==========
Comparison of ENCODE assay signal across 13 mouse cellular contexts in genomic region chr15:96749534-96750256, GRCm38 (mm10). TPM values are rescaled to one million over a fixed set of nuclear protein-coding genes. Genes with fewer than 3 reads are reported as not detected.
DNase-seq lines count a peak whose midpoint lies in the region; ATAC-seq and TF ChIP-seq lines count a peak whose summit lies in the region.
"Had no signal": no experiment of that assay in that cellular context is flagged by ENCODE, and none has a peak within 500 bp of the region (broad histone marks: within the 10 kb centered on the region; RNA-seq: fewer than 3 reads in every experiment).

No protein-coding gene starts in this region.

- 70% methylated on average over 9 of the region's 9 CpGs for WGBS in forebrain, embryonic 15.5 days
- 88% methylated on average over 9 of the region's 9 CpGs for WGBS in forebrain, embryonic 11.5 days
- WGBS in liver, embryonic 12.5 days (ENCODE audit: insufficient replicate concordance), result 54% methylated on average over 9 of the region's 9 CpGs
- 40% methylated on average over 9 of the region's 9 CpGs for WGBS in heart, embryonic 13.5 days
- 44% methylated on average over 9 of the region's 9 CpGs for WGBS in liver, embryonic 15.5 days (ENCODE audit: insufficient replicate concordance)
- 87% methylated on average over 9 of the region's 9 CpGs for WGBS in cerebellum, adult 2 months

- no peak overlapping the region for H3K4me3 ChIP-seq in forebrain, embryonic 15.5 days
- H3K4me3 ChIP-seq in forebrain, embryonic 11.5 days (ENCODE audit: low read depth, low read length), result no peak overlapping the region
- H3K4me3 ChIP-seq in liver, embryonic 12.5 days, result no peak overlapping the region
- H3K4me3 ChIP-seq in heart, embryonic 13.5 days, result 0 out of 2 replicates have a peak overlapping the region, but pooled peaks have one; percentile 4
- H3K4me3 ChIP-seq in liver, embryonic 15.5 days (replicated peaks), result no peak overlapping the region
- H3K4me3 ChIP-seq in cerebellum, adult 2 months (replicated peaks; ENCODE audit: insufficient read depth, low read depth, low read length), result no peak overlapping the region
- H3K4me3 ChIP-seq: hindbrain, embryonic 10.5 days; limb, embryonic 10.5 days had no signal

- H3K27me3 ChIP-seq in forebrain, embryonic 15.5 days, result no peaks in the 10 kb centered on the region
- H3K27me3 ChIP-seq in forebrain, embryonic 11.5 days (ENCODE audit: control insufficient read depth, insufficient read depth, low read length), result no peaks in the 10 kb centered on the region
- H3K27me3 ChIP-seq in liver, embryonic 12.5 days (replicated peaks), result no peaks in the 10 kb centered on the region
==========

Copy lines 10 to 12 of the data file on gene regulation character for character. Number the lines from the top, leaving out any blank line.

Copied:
- 87% methylated on average over 9 of the region's 9 CpGs for WGBS in cerebellum, adult 2 months

- no peak overlapping the region for H3K4me3 ChIP-seq in forebrain, embryonic 15.5 days
- H3K4me3 ChIP-seq in forebrain, embryonic 11.5 days (ENCODE audit: low read depth, low read length), result no peak overlapping the region